Nasal spray could provide better way to treat severe hypoglycemia

Kurt Wood
Tue, 22 Dec 2015
Nasal spray could provide better way to treat severe hypoglycemia
A newly-developed nasal spray could provide a more effective treatment for severe hypoglycemia, according to new research.

The nasal spray proved to be almost as effective as glucagon injections, the only current treatment for severe hypoglycemia. Despite not having the same effectiveness, the nasal spray is significantly more convenient.

"This intranasal spray is a big deal"

"This intranasal spray is a big deal," said Dr. George Grunberger, a clinical professor at Wayne State University School of Medicine in Detroit and president of the American Association of Clinical Endocrinologists. Grunberger was not involved in the study. "This is something which people have been crying out for, for years. It was only a matter of time before something more practical onto the market."

Mild or moderate hypoglycemia can be treated by the individual. They simply need to drink a sugary drink or take a glucose tablet to bring their levels back up. Severe hypoglycemia requires the help of someone else. It is characterised by dizziness, vomiting and even unconsciousness.

Sometimes, the person having the hypo can recover enough to treat it themselves. However, glucagon is often used in case of severe hypoglycemia.

"Somebody has to have the vial of glucagon to hand, then they have to add water, shake it up and inject it into muscle," Grunberger said. "This is a problem, because by definition the ones who need it are the ones who can't inject it because they're unconscious."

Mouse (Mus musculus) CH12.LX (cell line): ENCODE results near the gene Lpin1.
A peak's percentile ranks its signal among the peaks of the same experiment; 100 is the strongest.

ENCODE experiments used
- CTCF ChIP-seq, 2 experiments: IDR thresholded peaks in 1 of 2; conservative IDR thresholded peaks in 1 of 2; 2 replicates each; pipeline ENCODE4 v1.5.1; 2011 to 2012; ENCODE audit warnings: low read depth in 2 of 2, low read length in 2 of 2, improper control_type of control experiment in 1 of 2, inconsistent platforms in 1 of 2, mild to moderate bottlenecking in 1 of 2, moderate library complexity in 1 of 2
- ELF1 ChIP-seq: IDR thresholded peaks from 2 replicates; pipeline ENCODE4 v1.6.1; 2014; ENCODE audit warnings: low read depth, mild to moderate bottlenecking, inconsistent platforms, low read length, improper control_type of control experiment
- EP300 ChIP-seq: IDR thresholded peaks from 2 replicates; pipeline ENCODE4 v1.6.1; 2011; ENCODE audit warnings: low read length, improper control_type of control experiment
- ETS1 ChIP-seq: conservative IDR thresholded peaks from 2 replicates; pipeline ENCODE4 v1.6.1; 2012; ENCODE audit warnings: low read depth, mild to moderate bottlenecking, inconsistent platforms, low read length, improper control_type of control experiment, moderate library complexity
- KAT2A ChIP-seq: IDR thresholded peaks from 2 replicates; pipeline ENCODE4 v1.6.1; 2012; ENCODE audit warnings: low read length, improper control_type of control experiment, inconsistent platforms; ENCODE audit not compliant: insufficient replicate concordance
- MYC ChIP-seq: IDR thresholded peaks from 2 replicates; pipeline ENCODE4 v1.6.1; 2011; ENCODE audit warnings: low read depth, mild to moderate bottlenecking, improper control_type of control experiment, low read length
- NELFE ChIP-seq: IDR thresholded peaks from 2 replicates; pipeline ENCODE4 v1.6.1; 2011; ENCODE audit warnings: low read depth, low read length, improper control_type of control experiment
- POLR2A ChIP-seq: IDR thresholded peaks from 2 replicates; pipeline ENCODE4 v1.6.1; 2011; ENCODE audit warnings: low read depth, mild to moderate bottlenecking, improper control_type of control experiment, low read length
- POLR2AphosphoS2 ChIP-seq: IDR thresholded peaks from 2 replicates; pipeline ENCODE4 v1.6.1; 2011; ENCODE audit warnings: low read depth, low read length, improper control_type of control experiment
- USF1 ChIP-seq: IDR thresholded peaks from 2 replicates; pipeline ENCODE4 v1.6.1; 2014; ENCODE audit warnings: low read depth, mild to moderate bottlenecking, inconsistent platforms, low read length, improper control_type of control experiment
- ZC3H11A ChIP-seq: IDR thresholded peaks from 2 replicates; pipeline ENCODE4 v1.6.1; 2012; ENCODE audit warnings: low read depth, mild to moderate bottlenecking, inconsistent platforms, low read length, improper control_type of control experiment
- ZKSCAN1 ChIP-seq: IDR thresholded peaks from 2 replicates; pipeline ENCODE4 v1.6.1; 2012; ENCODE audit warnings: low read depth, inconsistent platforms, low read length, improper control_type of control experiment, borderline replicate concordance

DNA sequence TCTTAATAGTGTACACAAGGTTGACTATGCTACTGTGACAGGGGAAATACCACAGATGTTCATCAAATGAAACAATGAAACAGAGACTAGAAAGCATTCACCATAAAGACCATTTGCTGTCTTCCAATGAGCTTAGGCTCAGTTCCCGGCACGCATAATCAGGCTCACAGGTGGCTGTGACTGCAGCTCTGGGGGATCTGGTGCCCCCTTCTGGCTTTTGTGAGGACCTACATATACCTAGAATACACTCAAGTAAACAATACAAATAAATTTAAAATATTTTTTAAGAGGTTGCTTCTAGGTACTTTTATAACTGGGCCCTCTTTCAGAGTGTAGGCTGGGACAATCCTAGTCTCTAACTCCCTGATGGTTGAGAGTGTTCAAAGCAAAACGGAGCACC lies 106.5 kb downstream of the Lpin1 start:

The nasal spray can be easily used by a bystander or family member. If they act quickly, the person with diabetes can even use it themselves.

How was the study conducted?

The researchers recruited 75 adults to take part in the study, all of whom had type 1 diabetes. All participants experienced hypoglycemia twice. The first time, the hypo was treated using the glucagon injection. The second time, it was treated with the nasal spray.

The injection was 100 per cent effective. The nasal spray was 99 per cent effective. The nasal spray also took slightly longer to work - 16 minutes on average, compared to 13 minutes for the glucagon injection. However, the glucagon injection takes much longer to prepare and administer. An earlier study found that it took between 16 and 26 seconds to administer the nasal spray, while the injection took between 1.9 to 2.4 minutes, depending on the experience and training of the person administering it.

"It took a bit longer for intranasal glucagon to work, but given the situation it's probably not clinically significant."

Dr. Deena Adimoolam, assistant professor of endocrinology and diabetes at the Icahn School of Medicine at Mount Sinai, New York, was more concerned about the delayed effectiveness of the spray.

"We don't really know if clinically that delay matters," she said. "In that time, you can have a seizure. You can lose consciousness. There could be catastrophic events. So it's hard to tell whether the delay would be significant."

Limitations and side effects

Adimoolam says that the study's focus on a particular age group means it is not as wide-ranging as it could be.

"I think it would have been even more interesting if this study looked at how this medication could help the elderly who are at even higher risk for insulin-related hypoglycemia than the age group evaluated in this study," she said.

Side effects of the nasal spray include head and facial discomfort and, in a third of the participants, nausea.

It is currently unknown when the product will be available. Eli Lilly has purchased the rights to the nasal spray and plans to bring it to market.

The findings are published in Diabetes Care.
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